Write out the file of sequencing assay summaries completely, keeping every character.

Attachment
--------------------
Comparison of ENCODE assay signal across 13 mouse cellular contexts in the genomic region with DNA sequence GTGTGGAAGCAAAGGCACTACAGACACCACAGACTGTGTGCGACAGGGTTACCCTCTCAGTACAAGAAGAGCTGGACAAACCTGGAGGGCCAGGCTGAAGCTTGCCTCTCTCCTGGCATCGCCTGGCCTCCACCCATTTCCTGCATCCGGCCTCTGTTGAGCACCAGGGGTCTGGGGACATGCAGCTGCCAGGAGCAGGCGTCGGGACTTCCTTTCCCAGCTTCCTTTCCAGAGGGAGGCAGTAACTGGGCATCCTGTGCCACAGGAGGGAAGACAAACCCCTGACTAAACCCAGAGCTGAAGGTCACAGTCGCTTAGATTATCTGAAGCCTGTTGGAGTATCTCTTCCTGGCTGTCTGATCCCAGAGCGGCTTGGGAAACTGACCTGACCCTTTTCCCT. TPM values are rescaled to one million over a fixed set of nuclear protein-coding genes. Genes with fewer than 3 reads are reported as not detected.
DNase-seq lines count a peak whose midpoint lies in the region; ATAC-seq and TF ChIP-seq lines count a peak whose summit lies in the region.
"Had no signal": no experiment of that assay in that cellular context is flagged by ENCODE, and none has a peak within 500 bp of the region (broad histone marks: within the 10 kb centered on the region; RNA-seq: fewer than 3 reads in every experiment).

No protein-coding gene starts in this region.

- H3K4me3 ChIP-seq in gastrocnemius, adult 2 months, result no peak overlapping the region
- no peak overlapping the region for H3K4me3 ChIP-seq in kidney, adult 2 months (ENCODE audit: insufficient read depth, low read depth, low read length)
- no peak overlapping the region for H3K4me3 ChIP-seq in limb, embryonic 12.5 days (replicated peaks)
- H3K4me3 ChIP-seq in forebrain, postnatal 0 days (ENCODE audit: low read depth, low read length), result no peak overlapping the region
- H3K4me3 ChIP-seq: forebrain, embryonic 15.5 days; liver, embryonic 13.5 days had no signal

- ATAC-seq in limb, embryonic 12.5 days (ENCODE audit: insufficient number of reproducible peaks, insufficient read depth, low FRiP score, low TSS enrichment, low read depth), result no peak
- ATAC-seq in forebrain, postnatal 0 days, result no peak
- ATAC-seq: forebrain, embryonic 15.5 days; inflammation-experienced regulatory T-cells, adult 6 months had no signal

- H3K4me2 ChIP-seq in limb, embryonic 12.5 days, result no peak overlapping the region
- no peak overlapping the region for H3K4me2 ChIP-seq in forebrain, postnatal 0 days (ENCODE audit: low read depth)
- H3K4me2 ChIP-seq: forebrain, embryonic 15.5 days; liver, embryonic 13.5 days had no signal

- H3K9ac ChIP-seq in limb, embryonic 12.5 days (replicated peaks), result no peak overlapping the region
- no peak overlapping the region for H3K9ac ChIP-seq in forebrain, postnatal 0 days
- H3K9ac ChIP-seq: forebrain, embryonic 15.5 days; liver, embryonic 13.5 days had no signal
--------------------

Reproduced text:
Comparison of ENCODE assay signal across 13 mouse cellular contexts in the genomic region with DNA sequence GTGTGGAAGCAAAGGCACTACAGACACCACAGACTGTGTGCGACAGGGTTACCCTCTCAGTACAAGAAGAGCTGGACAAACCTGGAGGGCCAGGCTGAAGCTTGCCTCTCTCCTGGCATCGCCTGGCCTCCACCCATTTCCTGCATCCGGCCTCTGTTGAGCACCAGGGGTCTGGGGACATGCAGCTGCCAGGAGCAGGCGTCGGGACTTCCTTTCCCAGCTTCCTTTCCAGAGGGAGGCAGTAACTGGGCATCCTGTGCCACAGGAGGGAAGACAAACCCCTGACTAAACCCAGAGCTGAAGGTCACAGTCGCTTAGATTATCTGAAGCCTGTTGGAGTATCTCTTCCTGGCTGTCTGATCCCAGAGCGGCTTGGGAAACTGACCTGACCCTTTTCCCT. TPM values are rescaled to one million over a fixed set of nuclear protein-coding genes. Genes with fewer than 3 reads are reported as not detected.
DNase-seq lines count a peak whose midpoint lies in the region; ATAC-seq and TF ChIP-seq lines count a peak whose summit lies in the region.
"Had no signal": no experiment of that assay in that cellular context is flagged by ENCODE, and none has a peak within 500 bp of the region (broad histone marks: within the 10 kb centered on the region; RNA-seq: fewer than 3 reads in every experiment).

No protein-coding gene starts in this region.

- H3K4me3 ChIP-seq in gastrocnemius, adult 2 months, result no peak overlapping the region
- no peak overlapping the region for H3K4me3 ChIP-seq in kidney, adult 2 months (ENCODE audit: insufficient read depth, low read depth, low read length)
- no peak overlapping the region for H3K4me3 ChIP-seq in limb, embryonic 12.5 days (replicated peaks)
- H3K4me3 ChIP-seq in forebrain, postnatal 0 days (ENCODE audit: low read depth, low read length), result no peak overlapping the region
- H3K4me3 ChIP-seq: forebrain, embryonic 15.5 days; liver, embryonic 13.5 days had no signal

- ATAC-seq in limb, embryonic 12.5 days (ENCODE audit: insufficient number of reproducible peaks, insufficient read depth, low FRiP score, low TSS enrichment, low read depth), result no peak
- ATAC-seq in forebrain, postnatal 0 days, result no peak
- ATAC-seq: forebrain, embryonic 15.5 days; inflammation-experienced regulatory T-cells, adult 6 months had no signal

- H3K4me2 ChIP-seq in limb, embryonic 12.5 days, result no peak overlapping the region
- no peak overlapping the region for H3K4me2 ChIP-seq in forebrain, postnatal 0 days (ENCODE audit: low read depth)
- H3K4me2 ChIP-seq: forebrain, embryonic 15.5 days; liver, embryonic 13.5 days had no signal

- H3K9ac ChIP-seq in limb, embryonic 12.5 days (replicated peaks), result no peak overlapping the region
- no peak overlapping the region for H3K9ac ChIP-seq in forebrain, postnatal 0 days
- H3K9ac ChIP-seq: forebrain, embryonic 15.5 days; liver, embryonic 13.5 days had no signal